Obama Kicks Midterm Campaign Into High Gear During Ebola Scare
The president’s agenda next week includes seven fundraisers, leaving him only two days to hold two meetings with top policy deputies on the Ebola crisis and the advancing jihadi army in Iraq.
However, the fund-raising drive will aid his top domestic priority — keeping a Democratic majority in the Senate after the November election.
This year, Obama isn’t welcome on the campaign trail because his poll are dragging down Democrats’ ratings. Instead, he’s helping progressives by raising millions of dollars from wealthy donors in the financial, fashion and entertainment sectors.
He’ll use his two days in D.C. to meet with top deputies about the Ebola epidemic on Monday, Oct. 6, and to meet with Pentagon officials on Wednesday, Oct. 8.
The meetings could showcase the president as a reliable leader in a time of crisis, and perhaps offset the political damage being caused by the public’s worry about the Ebola outbreak in Dallas, Texas.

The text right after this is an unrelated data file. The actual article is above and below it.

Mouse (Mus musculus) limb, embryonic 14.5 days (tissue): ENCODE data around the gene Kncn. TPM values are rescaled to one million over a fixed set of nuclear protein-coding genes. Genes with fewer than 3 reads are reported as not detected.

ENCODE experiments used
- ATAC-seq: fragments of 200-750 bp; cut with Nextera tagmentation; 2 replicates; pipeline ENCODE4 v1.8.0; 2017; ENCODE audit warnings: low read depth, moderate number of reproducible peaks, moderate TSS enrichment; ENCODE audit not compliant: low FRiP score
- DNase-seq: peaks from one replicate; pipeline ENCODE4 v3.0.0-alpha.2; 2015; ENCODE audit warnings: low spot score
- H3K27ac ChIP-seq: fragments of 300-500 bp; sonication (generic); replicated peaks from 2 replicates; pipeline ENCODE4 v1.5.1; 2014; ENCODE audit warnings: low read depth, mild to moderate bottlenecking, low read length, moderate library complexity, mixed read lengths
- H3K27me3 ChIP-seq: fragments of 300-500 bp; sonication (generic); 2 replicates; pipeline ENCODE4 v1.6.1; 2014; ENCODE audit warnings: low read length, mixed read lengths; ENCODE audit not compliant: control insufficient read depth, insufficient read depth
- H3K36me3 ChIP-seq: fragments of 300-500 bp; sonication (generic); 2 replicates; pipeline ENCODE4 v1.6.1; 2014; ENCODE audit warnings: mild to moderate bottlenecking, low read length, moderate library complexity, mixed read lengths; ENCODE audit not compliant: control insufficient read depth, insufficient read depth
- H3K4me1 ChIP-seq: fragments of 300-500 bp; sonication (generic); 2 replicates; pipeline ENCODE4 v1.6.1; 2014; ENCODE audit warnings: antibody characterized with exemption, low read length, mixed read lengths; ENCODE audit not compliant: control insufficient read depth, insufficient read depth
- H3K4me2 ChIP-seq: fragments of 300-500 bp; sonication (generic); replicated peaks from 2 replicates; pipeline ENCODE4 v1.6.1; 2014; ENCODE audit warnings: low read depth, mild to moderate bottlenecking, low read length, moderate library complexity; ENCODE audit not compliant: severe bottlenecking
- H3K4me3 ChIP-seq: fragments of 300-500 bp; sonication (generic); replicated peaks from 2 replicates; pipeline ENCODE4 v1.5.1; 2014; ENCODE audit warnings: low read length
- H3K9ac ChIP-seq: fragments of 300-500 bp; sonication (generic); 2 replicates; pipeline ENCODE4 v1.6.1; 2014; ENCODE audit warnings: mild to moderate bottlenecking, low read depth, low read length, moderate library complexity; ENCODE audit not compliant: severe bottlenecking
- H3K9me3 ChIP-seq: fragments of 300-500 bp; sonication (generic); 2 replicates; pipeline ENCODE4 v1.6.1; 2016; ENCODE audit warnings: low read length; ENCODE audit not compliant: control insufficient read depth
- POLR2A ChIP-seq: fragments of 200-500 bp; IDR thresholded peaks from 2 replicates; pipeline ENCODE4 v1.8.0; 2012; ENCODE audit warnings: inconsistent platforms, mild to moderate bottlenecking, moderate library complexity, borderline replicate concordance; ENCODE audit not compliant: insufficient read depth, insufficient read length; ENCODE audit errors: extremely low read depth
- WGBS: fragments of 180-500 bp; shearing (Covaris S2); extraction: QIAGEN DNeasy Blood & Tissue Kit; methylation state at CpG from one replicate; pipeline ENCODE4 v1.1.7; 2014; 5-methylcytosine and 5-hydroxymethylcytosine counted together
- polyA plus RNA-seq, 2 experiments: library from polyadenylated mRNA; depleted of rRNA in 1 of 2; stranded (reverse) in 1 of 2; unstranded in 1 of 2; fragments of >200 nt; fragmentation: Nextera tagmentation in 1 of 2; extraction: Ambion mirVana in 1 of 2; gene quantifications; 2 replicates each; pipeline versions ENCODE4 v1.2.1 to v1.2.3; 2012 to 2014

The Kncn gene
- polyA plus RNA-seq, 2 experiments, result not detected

To maximize favorable publicity on Wednesday, Obama will drive over the Potomac river to meet with his military officials in the Pentagon. That public travel should boost the chance of favorable coverage on the evening news.
His fundraisers will take him up to New York and Connecticut on Tuesday, and out to Los Angeles and San Francisco from Thursday to Friday.
The fundraisers include one Monday event in Washington D.C., plus at least two in New York, one in Greenwich., Conn., one in Los Angeles, plus two in San Francisco.
However, he’s also freed up time on Monday to MC a campaign-style event at the White House that is meant to tout his regulation of Wall Street. His deputies describe the extra regulation as “reform.”
That campaign-style event will come one day before his fund-raiser in New York’s financial sector.
He also headlines an event for veterans on Sunday, when he will deliver remarks at the American Veterans Disabled for Life Memorial dedication.
During his six-year tenure, Obama has frequently and graphically highlighted the burdens facing wounded veterans.